Strength training with Bob Kezer: The pull-up

The elusive awe-inspiring pull-up.

Back in the day, like in the early to mid-90’s when it looked like we might have a chance for a preventive based health care system, I went professional with my strength training.

A book had come out titled, Biomarkers, by Evans and Rosenburg over at Tuffs, and it was the first solid research on what many of us had been saying for decades – that, “you’re not only never too old to regain muscle and strength, but the worse shape you’re in to start with, the quicker and more dramatic the results.”

Over the years working closely with the doctors in the area, my trainers and I implemented medical conditioning, pre-surgery/rehabilitation, and personal training programs for hundreds of people our community.

I owned a state-of-the-art Nautilus Next Generation weight assisted dip and pull-up machine in my strength center that was just the cat’s meow – it was so smooth, and almost every client worked out on it, from my youngest, an autistic lad of six, to my oldest, a sweet little lady of ninety-six named, of course, Virginia.

For those who don’t know, this type of rig had a counter weight that let a person kneel on a pad, grab the pull-up bar, and execute the movement with as little weight as I wanted them to use. In other words, I could start a client doing a pull-up with only 20 pounds of effort. And then, slowly, work them up to body weight. Progression, with perfect form in small steps with adequate recovery, is the key.

And my clients loved it. Yes, they got stronger, more flexible, and free of previous shoulders pain, but what I noticed the most was the confidence it gave them. It changed the way they walked and talked, and increased their desire to train more and engage life. The more progress they made, the more they wanted. Mastering the pull-up transformed those people, and not just their bodies.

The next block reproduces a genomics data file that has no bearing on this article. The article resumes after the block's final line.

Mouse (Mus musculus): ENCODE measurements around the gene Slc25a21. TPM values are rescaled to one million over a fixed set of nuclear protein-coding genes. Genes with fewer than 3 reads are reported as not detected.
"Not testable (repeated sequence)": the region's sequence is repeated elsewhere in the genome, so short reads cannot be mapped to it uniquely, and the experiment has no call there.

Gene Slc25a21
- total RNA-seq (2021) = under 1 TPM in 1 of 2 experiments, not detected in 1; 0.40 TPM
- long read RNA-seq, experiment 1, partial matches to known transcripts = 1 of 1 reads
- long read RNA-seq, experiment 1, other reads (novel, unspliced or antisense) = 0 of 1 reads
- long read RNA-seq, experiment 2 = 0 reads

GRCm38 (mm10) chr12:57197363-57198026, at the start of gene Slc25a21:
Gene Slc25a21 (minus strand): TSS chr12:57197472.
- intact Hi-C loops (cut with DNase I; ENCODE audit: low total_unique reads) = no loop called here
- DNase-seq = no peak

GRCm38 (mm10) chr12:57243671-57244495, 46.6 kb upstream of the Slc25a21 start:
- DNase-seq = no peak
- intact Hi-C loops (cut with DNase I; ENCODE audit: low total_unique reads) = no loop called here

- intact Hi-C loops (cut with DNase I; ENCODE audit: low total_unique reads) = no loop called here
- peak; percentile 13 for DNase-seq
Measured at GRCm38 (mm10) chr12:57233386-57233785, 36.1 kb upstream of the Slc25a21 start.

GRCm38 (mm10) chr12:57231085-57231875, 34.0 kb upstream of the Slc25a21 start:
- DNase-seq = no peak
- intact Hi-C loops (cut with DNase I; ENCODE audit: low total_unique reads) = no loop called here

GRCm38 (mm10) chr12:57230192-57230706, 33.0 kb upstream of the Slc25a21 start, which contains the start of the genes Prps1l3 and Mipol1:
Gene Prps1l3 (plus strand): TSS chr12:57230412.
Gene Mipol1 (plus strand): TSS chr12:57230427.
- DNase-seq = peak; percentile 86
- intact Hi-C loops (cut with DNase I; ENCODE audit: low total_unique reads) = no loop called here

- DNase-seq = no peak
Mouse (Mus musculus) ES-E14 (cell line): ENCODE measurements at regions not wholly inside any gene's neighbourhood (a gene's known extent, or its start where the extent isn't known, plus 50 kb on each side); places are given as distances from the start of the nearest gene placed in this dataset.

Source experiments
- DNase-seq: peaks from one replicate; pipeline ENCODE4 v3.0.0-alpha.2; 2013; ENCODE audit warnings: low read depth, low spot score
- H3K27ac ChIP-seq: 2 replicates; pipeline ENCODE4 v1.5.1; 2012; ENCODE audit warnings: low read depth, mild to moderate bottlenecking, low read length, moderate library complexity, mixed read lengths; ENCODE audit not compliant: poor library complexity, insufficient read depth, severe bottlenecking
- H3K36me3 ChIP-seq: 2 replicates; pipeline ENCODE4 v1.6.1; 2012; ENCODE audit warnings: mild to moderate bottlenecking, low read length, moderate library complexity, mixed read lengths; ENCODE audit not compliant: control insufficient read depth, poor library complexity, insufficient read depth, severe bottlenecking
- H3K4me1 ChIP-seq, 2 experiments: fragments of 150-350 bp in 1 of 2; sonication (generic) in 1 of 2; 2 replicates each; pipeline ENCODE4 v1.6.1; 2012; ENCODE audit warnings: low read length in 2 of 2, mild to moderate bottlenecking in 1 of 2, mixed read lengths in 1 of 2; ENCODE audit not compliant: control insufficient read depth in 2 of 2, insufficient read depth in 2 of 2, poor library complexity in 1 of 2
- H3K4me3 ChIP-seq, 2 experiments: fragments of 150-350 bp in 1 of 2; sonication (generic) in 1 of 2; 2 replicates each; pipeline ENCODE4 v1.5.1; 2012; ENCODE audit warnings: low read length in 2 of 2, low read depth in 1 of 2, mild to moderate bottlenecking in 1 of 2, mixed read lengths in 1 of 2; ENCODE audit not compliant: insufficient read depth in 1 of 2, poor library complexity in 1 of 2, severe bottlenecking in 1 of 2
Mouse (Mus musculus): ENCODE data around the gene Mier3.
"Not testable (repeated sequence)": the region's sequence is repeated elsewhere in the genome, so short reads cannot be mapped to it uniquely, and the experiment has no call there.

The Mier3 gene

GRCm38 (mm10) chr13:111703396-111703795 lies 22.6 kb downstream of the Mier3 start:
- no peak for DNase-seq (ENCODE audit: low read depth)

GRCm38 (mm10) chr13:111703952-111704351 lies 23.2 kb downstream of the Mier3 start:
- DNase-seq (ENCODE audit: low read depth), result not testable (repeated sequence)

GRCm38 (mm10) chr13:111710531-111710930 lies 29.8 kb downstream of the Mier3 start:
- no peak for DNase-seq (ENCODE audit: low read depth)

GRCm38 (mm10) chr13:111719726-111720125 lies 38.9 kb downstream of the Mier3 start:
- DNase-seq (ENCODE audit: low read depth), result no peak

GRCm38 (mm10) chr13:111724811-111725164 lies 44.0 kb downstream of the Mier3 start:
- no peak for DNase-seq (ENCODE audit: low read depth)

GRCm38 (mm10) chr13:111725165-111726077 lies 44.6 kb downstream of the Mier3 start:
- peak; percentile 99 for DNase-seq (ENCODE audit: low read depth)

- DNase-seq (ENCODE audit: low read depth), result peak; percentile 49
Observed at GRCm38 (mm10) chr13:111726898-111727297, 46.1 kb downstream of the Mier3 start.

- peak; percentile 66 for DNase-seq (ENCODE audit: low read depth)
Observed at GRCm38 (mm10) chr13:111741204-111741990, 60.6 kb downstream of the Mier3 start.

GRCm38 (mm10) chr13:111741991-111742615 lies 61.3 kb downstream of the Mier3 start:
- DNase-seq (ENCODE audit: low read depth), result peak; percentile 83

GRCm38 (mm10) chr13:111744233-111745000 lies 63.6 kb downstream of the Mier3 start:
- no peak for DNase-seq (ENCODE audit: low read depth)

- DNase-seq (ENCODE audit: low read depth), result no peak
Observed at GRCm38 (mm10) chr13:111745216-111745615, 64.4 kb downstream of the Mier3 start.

Physical prowess. You want it, you have to earn it. One rep at a time. There are no short cuts in physiology. And mastering your pull-up game, is requisite.

When done correctly, the pull-up displays grace, power, physical mastery and it’s the primary posterior chain full body weight exercise for maintaining shoulder health and upper body strength. It rocks.

When not done so well, the people watching you cringe and turn away, you struggle and lose confidence, and the long-term result is you hurt your shoulders and stop training. That, sucks.

And know this, after you’re twenty-five years old or so if you’re not strength training then you’re on a progressive descent to being alive but not cognitively capable or functionally independent (they are very much connected), and usually with a lot of excess fat weight. Which is not how anyone wants to end up.

If you can’t do a pull up now, being able to do so will not only transform your life, but you will also be learning a skill allowing you to maintain and enhance that life for as long as you’re rolling on the planet.

If you are doing pullups now, but you’re not confident you’re doing them in perfect form, then stop doing them until you can correct the problems. Otherwise, the long-term damage is worse than the short-term ego boost. Work it out yourself or use me, but don’t procrastinate on this one or you’ll end up just another meathead in the gym that petered out and now tells has-been stories.